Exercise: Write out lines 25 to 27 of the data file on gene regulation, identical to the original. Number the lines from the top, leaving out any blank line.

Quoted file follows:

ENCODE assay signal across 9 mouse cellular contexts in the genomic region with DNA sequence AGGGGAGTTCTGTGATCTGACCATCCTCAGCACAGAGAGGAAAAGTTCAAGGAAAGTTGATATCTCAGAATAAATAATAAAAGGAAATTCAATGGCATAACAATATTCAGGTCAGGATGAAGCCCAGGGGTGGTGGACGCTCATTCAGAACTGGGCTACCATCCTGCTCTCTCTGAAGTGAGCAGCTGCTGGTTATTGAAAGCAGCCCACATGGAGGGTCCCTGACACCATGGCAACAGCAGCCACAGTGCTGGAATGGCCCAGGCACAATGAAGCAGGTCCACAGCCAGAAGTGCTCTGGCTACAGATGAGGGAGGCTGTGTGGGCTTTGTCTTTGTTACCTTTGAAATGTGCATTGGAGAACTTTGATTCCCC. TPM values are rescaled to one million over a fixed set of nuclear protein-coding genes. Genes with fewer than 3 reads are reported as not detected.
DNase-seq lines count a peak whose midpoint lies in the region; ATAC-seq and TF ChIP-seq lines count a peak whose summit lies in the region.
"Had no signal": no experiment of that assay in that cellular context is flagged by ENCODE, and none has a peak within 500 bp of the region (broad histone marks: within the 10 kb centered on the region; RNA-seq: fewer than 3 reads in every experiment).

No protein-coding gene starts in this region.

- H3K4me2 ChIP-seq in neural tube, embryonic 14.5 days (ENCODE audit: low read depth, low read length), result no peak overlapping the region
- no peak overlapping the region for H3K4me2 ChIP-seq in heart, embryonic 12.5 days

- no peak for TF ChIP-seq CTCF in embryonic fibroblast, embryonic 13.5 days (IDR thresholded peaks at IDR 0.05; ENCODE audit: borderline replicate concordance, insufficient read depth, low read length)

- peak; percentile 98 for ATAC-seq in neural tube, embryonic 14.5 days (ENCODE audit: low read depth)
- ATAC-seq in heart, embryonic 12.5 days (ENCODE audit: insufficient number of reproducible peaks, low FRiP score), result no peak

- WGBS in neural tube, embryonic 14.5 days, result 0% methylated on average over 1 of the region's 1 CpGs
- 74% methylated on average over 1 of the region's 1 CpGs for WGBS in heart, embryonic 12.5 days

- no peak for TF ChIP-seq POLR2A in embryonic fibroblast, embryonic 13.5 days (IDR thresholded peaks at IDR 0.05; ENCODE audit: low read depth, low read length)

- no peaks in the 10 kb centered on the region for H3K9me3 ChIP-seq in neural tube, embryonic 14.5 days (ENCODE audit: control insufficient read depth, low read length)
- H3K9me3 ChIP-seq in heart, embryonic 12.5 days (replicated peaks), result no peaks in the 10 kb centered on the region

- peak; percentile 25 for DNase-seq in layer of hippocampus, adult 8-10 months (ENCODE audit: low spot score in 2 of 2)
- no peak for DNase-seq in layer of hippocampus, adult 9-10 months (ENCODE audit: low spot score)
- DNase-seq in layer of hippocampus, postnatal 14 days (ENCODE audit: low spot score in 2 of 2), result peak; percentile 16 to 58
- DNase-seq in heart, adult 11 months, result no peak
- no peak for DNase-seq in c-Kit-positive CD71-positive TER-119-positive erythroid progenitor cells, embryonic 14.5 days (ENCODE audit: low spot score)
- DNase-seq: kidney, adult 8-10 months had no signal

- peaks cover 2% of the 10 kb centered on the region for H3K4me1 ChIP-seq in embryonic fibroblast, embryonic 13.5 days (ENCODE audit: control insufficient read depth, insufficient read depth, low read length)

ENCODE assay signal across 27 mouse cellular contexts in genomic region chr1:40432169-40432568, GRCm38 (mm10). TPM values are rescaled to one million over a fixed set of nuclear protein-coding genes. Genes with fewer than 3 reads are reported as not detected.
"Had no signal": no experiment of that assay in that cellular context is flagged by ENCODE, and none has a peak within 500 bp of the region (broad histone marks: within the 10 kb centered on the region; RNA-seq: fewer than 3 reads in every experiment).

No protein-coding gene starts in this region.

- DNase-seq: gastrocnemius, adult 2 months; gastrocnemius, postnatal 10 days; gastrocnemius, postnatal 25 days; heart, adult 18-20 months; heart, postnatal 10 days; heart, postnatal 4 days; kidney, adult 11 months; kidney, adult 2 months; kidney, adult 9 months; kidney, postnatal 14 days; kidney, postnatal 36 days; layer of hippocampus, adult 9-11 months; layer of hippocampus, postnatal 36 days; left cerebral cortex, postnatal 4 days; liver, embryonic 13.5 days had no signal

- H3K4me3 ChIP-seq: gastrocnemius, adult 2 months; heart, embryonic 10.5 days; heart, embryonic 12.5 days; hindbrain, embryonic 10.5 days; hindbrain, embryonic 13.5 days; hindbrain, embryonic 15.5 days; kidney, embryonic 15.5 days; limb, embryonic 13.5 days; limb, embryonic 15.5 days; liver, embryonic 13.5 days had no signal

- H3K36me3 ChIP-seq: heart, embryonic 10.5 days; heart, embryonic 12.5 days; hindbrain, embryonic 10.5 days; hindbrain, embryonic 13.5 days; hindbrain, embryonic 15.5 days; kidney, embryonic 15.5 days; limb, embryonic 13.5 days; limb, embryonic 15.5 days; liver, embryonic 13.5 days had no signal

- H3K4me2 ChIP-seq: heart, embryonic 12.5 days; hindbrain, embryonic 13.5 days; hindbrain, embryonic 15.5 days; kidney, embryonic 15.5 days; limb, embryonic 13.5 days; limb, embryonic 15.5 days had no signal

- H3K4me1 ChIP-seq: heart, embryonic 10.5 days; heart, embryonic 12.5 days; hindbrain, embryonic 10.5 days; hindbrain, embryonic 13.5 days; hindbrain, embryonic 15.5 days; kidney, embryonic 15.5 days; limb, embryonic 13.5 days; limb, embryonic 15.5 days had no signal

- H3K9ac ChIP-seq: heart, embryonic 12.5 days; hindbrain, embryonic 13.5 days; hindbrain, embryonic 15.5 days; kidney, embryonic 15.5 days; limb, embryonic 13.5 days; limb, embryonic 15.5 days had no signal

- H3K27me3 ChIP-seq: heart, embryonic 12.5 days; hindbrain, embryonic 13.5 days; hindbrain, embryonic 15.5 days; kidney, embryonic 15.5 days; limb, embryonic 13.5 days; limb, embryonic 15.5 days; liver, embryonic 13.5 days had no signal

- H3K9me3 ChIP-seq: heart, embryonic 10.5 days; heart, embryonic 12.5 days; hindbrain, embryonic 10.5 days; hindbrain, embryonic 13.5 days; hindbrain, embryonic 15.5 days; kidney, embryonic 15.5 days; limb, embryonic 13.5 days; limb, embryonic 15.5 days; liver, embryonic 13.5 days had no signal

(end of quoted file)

- DNase-seq: gastrocnemius, adult 2 months; gastrocnemius, postnatal 10 days; gastrocnemius, postnatal 25 days; heart, adult 18-20 months; heart, postnatal 10 days; heart, postnatal 4 days; kidney, adult 11 months; kidney, adult 2 months; kidney, adult 9 months; kidney, postnatal 14 days; kidney, postnatal 36 days; layer of hippocampus, adult 9-11 months; layer of hippocampus, postnatal 36 days; left cerebral cortex, postnatal 4 days; liver, embryonic 13.5 days had no signal

- H3K4me3 ChIP-seq: gastrocnemius, adult 2 months; heart, embryonic 10.5 days; heart, embryonic 12.5 days; hindbrain, embryonic 10.5 days; hindbrain, embryonic 13.5 days; hindbrain, embryonic 15.5 days; kidney, embryonic 15.5 days; limb, embryonic 13.5 days; limb, embryonic 15.5 days; liver, embryonic 13.5 days had no signal

- H3K36me3 ChIP-seq: heart, embryonic 10.5 days; heart, embryonic 12.5 days; hindbrain, embryonic 10.5 days; hindbrain, embryonic 13.5 days; hindbrain, embryonic 15.5 days; kidney, embryonic 15.5 days; limb, embryonic 13.5 days; limb, embryonic 15.5 days; liver, embryonic 13.5 days had no signal